September 15 Coronavirus Update: 6,321 Cases with 356 Deaths in Chester County from COVID-19

State Public Health Laboratory in ExtonState Public Health Laboratory in Exton Tests for COVID-19; Pennsylvania Commonwealth microbiologist Kerry Pollard performs a manual extraction of the coronavirus inside the extraction lab at the Pennsylvania Department of Health Bureau of Laboratories.

CHESTER COUNTY, PA — The Pennsylvania National Electronic Disease Surveillance System (PA-NEDSS) today confirmed 60 additional positive cases of COVID-19 in Chester County, bringing the countywide total to 6,321 which includes 255 cases defined as probable and 356 deaths. Of these, an estimated 5,183 patients can be considered recovered. All active cases are either in isolation at home or being treated at the hospital.

In personal care facilities and personal care homes, there are 914 resident cases of COVID-19 and 299 cases among employees at 46 of 75 distinct facilities in Chester County. Out of the total deaths from COVID-19 in the county, 289 have occurred in residents from long term care facilities or personal care facilities.

There have been a total of 73,508 Chester County residents who tested negative for the COVID-19 virus to date.

For an updated map with the number of cases in Chester County by municipality, visit here. A mobile-friendly version of this information can be found here.

Coronavirus (COVID-19) in Neighboring Counties

The health data below lists the confirmed cases in neighboring counties:

  • Berks County, Pennsylvania – Cases: 6,641 | Deaths: 386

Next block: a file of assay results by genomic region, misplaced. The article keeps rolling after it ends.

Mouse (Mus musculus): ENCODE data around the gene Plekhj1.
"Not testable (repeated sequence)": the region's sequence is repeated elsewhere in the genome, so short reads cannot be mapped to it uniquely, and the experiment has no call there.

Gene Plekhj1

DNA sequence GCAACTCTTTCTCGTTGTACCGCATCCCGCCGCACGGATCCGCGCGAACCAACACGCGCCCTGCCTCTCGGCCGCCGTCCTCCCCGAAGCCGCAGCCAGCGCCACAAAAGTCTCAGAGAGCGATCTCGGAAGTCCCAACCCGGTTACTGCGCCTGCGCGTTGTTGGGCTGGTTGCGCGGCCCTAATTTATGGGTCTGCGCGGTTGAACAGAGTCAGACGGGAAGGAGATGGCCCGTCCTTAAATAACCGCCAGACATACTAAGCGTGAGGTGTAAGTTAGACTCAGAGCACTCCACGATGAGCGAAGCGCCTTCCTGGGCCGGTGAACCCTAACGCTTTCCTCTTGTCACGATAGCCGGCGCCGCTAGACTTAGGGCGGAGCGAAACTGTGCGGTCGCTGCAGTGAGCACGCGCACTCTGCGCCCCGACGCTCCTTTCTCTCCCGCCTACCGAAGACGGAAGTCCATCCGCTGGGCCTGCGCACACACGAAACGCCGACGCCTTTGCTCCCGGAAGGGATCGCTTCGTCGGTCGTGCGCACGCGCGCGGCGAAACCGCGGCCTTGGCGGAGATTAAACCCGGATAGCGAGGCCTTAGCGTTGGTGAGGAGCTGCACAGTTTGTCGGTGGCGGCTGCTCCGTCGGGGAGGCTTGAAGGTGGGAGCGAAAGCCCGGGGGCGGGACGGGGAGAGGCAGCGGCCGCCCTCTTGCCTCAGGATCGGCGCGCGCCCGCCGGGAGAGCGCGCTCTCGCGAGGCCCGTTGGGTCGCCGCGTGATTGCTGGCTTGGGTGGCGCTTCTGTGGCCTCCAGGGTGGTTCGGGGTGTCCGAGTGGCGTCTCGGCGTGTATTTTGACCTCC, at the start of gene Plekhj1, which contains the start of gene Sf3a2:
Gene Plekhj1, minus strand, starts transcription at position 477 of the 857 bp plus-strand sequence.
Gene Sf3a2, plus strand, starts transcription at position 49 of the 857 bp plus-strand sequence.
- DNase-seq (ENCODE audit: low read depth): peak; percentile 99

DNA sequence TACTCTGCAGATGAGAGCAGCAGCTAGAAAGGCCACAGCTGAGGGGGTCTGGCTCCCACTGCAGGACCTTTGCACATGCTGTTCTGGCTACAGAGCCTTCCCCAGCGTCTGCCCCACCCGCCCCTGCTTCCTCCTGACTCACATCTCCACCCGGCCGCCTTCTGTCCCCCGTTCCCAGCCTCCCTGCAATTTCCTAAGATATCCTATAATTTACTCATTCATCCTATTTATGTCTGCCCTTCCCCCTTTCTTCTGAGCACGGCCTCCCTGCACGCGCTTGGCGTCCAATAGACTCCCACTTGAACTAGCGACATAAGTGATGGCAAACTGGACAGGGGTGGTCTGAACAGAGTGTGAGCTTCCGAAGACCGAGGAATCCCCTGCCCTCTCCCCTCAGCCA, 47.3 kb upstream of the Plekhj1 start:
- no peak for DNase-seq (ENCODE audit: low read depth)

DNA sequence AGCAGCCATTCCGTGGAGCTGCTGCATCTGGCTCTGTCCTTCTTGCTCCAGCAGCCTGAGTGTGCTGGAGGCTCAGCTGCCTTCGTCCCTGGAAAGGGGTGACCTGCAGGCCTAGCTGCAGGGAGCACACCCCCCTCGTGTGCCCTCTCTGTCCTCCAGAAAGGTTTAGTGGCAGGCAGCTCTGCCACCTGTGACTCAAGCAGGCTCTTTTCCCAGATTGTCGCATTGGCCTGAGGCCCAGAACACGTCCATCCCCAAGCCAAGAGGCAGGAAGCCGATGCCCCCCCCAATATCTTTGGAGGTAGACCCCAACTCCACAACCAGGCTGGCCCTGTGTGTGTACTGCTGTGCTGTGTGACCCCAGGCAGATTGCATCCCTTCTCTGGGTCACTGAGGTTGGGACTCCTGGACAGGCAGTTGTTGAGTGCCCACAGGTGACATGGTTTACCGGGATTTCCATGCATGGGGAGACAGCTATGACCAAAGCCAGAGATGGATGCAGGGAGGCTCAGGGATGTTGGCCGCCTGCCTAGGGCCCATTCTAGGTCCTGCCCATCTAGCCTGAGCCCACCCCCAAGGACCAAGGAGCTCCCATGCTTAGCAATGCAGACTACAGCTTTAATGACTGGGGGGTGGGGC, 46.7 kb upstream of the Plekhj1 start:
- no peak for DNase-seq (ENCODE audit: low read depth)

• Montgomery County, Pennsylvania – Cases: 11,710 | Deaths: 868
  • Delaware County, Pennsylvania – Cases:  10,967 | Deaths: 744
  • New Castle County, Delaware(1) – Cases: 9,146 | Deaths: 306
  • Cecil County, Maryland(2) – Cases: 942 | Deaths: 30
  • Lancaster County, Pennsylvania – Cases: 7,354 | Deaths: 447

Statewide Coronavirus (COVID-19) Cases

Additionally, the Pennsylvania Department of Health officially confirmed the statewide total has reached 146,214, as of September 15, with a total of 7,875 deaths. Of the patients who have tested positive, 82 percent are considered recovered.

Beginning August 29, the department began publishing COVID-19 case counts using the updated standardized case definition for COVID-19 from the Council of State and Territorial Epidemiologists. This revised case definition updates criteria for case identification and case classification based on the continued evolution of the COVID-19 pandemic. It updates probable case classifications and adds suspect case classifications. The definition for confirmed cases using a positive PCR test has not changed. Viral antigen tests, which identify people who are likely currently infected, will now be considered a probable case, even if the individual has no symptoms or exposure history. Persons with a positive antibody (serology) test, moving forward, will no longer be considered a probable case. However, cases previously counted as probable cases, using the prior national case definition, will remain counted as probable cases.

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Statewide, there is a total of 1,695,284 patients who tested negative for the COVID-19 virus to date. There are 169 cases who have a positive viral antigen test and are considered probable cases and 646 patients who have a positive serology test and either COVID-19 symptoms or a high-risk exposure.

Mask wearing is required in all businesses and whenever leaving home. Consistent mask-wearing is critical to preventing the spread of COVID-19.

Of the patients who have tested positive, based on statewide numbers, the age breakdown is as follows:(3)

  • Approximately 1% are ages 0-4;
  • Nearly 2% are ages 5-12;
  • Approximately 4% are ages 13-18;
  • Approximately 12% are ages 19-24;